United States District Court, W.D. Virginia, Roanoke Division
Glen E. Conrad Senior United States District Judge
Lee Hayes, Jr., through counsel, has filed an amended motion
to vacate his federal conviction under 28 U.S.C. § 2255.
The matter is presently before the court on the threshold
issue of whether the motion is successive for purposes of
§ 2255(h). The issue has been fully briefed and is ripe
for decision. For the reasons that follow, the court
concludes that the motion is successive and that it must be
dismissed without prejudice for lack of jurisdiction.
was indicted by a federal grand jury in the Western District
of Virginia on January 19, 2006. Count One of the indictment
charged him with possession of a firearm after having been
convicted of a crime punishable by a term of imprisonment
exceeding one year, in violation of 18 U.S.C. §§
922(g)(1) and 924(e). Hayes entered a plea of guilty to that
count on July 7, 2006. Under the terms of the written plea
agreement, Hayes acknowledged that he would be subject to an
enhanced mandatory minimum term of imprisonment of fifteen
years under the Armed Career Criminal Act, 18 U.S.C. §
the guilty plea hearing conducted pursuant to Rule 11 of the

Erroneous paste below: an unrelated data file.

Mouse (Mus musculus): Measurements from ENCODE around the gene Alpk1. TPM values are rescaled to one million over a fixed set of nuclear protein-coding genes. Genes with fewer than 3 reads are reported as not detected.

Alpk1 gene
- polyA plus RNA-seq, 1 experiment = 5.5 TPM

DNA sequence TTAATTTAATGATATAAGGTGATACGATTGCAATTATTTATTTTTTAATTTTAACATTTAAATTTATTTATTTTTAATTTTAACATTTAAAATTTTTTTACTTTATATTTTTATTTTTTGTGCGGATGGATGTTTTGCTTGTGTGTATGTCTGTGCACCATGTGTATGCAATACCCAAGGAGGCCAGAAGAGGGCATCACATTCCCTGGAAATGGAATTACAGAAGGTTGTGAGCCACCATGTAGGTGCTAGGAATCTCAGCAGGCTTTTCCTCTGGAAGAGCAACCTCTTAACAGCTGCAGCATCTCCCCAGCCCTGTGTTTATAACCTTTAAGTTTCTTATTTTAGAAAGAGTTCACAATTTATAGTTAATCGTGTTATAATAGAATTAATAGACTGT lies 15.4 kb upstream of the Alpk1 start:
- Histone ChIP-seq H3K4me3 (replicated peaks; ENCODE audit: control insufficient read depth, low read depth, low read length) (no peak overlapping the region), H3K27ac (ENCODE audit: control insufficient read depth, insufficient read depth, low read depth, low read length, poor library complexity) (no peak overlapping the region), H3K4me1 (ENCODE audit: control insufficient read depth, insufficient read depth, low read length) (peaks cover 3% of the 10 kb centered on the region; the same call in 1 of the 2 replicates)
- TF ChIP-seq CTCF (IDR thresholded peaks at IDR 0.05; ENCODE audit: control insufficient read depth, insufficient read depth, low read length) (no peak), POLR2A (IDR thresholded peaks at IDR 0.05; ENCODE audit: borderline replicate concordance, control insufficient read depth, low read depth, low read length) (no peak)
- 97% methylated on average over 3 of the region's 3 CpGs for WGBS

Federal Rules of Criminal Procedure, an Assistant United
States Attorney was called upon to offer evidence in support
of the defendant's plea of guilty. Proceeding by proffer,
the prosecutor summarized the government's evidence as
[T]he events that led to this charge took place on the 6th of
December, 2005, in the town of Vinton, in the Western
District of Virginia.
That night, Officer [Craig] Frye, of the Vinton Police
Department, was on patrol in what is known as a high-crime
area of the town. He observed Mr. Hayes seated in a vehicle.
He walked up to the vehicle, just to see what was going on,
spoke to Mr. Hayes, [and] eventually asked Mr. Hayes for
consent to pat him down.
Mr. Hayes stepped out of the vehicle at some point during
that and in fact did consent to being patted down. Almost
immediately the officer felt a pistol in Mr. Hayes'
pocket. He asked Mr. Hayes about it, after it had been
removed. Mr. Hayes said he had been in a dispute earlier,
where he had been punched, and had the pistol for his
Mr. Hayes is indeed a felon who had not received clemency. It
was a firearm that was found in Mr. Hayes' pocket,
designed to expel a projectile by means of explosion, and
that firearm had moved in interstate or foreign commerce. And
this is Mr. Hayes.
Plea Hr'g Tr. 29-30, Docket No. 88. In response to
subsequent questions from the court, the defendant and his
attorney indicated that they agreed with the prosecutor's
summary of the evidence. Id. at 30-31. The court
ultimately accepted Hayes' plea and adjudged him guilty
of the offense charged in Count One of the indictment.
Id. at 34.
appeared for sentencing on September 25, 2006. At that time,
the court concluded that Hayes qualified as an armed career
criminal. The court sentenced him to a term of imprisonment
of 180 months, pursuant to 18 U.S.C. § 924(e). Hayes did